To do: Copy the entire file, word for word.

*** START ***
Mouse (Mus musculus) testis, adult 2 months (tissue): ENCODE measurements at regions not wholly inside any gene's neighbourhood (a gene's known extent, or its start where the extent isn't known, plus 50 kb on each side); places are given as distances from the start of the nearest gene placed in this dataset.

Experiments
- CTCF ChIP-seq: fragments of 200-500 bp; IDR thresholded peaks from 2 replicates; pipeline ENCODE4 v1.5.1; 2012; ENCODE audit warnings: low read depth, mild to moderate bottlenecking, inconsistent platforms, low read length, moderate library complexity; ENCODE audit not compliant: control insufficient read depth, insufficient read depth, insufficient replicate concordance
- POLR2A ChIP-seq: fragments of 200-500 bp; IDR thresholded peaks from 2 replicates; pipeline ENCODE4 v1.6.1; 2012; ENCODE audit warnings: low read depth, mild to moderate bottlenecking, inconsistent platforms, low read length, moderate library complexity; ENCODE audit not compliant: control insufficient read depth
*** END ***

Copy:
Mouse (Mus musculus) testis, adult 2 months (tissue): ENCODE measurements at regions not wholly inside any gene's neighbourhood (a gene's known extent, or its start where the extent isn't known, plus 50 kb on each side); places are given as distances from the start of the nearest gene placed in this dataset.

Experiments
- CTCF ChIP-seq: fragments of 200-500 bp; IDR thresholded peaks from 2 replicates; pipeline ENCODE4 v1.5.1; 2012; ENCODE audit warnings: low read depth, mild to moderate bottlenecking, inconsistent platforms, low read length, moderate library complexity; ENCODE audit not compliant: control insufficient read depth, insufficient read depth, insufficient replicate concordance
- POLR2A ChIP-seq: fragments of 200-500 bp; IDR thresholded peaks from 2 replicates; pipeline ENCODE4 v1.6.1; 2012; ENCODE audit warnings: low read depth, mild to moderate bottlenecking, inconsistent platforms, low read length, moderate library complexity; ENCODE audit not compliant: control insufficient read depth